Geography of Bahrain
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Bahrain continued to claim al-Zubara and the nearby islands, based on its historical control of these areas. In 1991 Qatar took the matter to the International Court of Justice, which resolved the dispute in 2001, by giving Bahrain the most significant islands but granting Qatar rights to the entire Qatari Peninsula.
Geography and Climate
According to FAO statistics, the total cultivated area in 2005 was 6,000 hectares, of which roughly 95 percent was permanently irrigated.
According to government figures from 2006, the area under vegetable crops (mostly tomatoes, okra, and pumpkins) totalled 660 hectares. Apart from vegetables and fruit (bananas, lemons, and limes) for human consumption, alfalfa is grown for animal fodder. The country’s date plantations produce about 15,000 metric tonnes of dates per year.
Livestock products include the meat of goats, sheep, and poultry, and cow’s milk. The total fishing catch in 2006 was 15,594 metric tonnes.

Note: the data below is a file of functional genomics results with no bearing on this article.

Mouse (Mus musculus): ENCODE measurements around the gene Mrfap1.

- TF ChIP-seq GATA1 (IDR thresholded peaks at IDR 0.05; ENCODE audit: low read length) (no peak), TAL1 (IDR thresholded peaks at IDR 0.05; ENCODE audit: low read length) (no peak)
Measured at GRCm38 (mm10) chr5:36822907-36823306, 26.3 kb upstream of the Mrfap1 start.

Bahrain’s only national park, the al-Areen Wildlife Park and Reserve, was established in 1976. It is a conservation area for species indigenous to the Middle East and North Africa, including about 240 species of birds and mammals, some of them in enclosures (in the Park), others free-roaming (in the landscaped Reserve). Among them is a herd of the endangered Arabian oryx, reem gazelles, Houbara bustards, pelicans, and flamingos. Even al-Areen is now facing overdevelopment, with plans for a water-park, a resort, and residential complexes.
Air and Water Pollution
A Formula I racetrack was built in 2004. These racing cars will add modestly to the country’s CO2 emissions.
To add to the country’s already severe environmental problems, Bahrain’s ancient underground aquifers are in danger of depletion and are degraded by salt-water intrusion resulting from excessive pumping of groundwater.
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